Star Parker

When a Democratic presidential candidate speaks to the Congressional Black Caucus, it's a family affair.

Democratic presidential candidate John Kerry spoke at the caucus' recent legislative conference and clearly didn't feel he was there to win support. Like most Democrat leaders, Kerry thinks that being a Democrat is in and of itself enough to capture the black vote. He simply used the occasion for some good Democratic fun - attacking Republicans.

Particularly entertaining was the Kerry claim that blacks are not welcome in the Bush administration. It is, of course, no challenge to note the major black appointments that Bush has made (secretary of state, national security advisor, secretary of education, secretary of housing and urban development). But beyond that, consider the sensitivity of these appointments.

Somehow it is not meaningful to Kerry and the Congressional Black Caucus that President Bush has given blacks - Colin Powell and Condoleezza Rice - central positions of authority for the single most important issue confronting the nation today: national security.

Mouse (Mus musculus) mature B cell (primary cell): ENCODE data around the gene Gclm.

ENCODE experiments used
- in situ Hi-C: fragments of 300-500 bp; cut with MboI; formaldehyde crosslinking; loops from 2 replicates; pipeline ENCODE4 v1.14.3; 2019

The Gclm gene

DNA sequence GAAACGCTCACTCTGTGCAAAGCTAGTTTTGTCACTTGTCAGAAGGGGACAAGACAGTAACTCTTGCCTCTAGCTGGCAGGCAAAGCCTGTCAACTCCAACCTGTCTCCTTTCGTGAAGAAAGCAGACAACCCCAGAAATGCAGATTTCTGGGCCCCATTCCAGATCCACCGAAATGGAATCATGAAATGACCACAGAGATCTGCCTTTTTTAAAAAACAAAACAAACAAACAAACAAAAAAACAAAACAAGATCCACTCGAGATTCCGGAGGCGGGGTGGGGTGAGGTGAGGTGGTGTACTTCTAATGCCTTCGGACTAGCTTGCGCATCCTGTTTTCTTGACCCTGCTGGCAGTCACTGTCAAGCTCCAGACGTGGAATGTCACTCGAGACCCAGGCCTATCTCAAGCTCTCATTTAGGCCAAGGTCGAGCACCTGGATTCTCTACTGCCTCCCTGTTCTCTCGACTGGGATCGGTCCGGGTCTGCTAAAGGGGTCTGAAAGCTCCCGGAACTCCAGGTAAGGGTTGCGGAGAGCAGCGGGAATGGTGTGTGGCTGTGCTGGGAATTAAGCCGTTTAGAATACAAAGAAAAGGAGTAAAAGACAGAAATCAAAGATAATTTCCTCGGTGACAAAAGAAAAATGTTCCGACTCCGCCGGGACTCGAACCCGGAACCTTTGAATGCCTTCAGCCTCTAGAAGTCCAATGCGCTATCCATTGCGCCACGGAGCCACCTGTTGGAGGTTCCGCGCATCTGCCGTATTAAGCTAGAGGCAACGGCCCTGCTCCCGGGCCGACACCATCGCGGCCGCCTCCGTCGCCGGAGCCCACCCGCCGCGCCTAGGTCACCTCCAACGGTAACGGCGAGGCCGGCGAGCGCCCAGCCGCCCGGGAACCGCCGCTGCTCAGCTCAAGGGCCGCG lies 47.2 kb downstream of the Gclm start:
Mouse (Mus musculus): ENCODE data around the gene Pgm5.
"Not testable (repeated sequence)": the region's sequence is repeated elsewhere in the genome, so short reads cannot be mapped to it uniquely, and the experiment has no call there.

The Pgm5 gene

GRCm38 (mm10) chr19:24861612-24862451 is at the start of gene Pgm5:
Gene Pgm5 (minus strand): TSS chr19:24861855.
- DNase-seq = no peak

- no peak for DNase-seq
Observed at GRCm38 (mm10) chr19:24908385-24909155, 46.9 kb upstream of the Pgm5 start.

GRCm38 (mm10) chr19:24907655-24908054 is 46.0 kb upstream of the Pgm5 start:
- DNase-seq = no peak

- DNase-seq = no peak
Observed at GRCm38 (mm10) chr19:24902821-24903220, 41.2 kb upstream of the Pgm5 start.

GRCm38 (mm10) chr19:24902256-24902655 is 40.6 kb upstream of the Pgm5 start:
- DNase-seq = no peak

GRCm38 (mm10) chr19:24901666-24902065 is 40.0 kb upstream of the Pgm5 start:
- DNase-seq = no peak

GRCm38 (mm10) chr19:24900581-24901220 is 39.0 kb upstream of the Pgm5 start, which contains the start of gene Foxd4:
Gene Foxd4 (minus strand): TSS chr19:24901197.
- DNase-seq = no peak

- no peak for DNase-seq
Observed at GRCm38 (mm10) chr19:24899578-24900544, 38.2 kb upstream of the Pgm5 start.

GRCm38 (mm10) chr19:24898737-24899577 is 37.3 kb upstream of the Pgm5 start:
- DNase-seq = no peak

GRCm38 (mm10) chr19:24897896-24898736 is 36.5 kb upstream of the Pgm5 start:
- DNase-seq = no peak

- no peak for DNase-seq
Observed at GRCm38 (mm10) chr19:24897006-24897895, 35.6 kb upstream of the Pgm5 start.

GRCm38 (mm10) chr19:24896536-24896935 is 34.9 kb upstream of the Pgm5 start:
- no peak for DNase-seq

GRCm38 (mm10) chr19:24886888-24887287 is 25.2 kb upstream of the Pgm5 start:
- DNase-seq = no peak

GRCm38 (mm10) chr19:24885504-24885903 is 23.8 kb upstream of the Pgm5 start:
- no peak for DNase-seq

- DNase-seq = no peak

Either Bush has demonstrated confidence in the ability and skills of two black Americans that is far beyond that of any previous president, or, by placing individuals in highly sensitive positions involving national security for political reasons and not because they are qualified, the president is as cynical and irresponsible as Kerry might claim.

Kerry claimed that the door to the White House is off limits to blacks. Yet, one week before the conference, black pro-life leaders from across the country were at the White House. In fact, I cannot recall a month this year that a group of black leaders has not been in the White House, including a delegation I led personally in February.

Kerry claimed that the Republican Party wants to suppress the black vote. Yet, the number of African American delegates at the Republican National Convention had tripled since 2000 and hundreds of thousands of dollars are being spent to spread the president's message of freedom and ownership in urban communities across the country.

So while the black political power structure has a good laugh with its candidate, the press corps shouldn't get too excited. It should instead notice that Republicans nationwide are captivating numbers of black voters with a new vision.

Star Parker

Star Parker is founder and president of CURE, the Center for Urban Renewal and Education, a 501c3 think tank which explores and promotes market based public policy to fight poverty, as well as author of the newly revised Uncle Sam's Plantation: How Big Government Enslaves America's Poor and What We Can do About It.